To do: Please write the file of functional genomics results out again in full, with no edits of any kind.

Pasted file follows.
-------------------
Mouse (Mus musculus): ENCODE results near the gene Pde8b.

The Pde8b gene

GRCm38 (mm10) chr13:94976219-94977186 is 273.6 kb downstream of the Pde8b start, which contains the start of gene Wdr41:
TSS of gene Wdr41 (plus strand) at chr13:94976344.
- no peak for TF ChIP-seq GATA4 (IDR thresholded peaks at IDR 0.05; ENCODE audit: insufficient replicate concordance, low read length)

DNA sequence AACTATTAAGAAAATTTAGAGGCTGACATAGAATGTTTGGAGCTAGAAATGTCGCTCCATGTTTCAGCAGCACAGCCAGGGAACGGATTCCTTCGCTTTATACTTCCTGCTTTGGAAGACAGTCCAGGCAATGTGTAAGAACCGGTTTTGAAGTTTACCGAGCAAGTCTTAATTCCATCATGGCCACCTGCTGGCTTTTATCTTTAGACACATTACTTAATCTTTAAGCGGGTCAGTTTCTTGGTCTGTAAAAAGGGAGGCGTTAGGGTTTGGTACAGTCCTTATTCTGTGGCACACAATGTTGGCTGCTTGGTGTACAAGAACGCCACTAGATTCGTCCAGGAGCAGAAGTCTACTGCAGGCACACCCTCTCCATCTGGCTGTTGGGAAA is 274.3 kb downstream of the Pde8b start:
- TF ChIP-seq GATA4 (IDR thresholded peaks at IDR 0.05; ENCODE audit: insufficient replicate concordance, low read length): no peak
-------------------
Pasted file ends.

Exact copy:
Mouse (Mus musculus): ENCODE results near the gene Pde8b.

The Pde8b gene

GRCm38 (mm10) chr13:94976219-94977186 is 273.6 kb downstream of the Pde8b start, which contains the start of gene Wdr41:
TSS of gene Wdr41 (plus strand) at chr13:94976344.
- no peak for TF ChIP-seq GATA4 (IDR thresholded peaks at IDR 0.05; ENCODE audit: insufficient replicate concordance, low read length)

DNA sequence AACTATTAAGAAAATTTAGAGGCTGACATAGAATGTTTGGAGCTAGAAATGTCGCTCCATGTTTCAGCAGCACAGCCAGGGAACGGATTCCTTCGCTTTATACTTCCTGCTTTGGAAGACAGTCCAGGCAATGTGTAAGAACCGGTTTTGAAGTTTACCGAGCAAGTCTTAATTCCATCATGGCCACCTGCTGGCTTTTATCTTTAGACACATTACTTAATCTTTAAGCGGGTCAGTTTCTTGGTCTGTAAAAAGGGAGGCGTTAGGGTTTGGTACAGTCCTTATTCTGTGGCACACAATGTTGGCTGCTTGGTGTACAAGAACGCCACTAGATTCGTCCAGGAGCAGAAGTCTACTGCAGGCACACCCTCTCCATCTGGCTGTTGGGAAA is 274.3 kb downstream of the Pde8b start:
- TF ChIP-seq GATA4 (IDR thresholded peaks at IDR 0.05; ENCODE audit: insufficient replicate concordance, low read length): no peak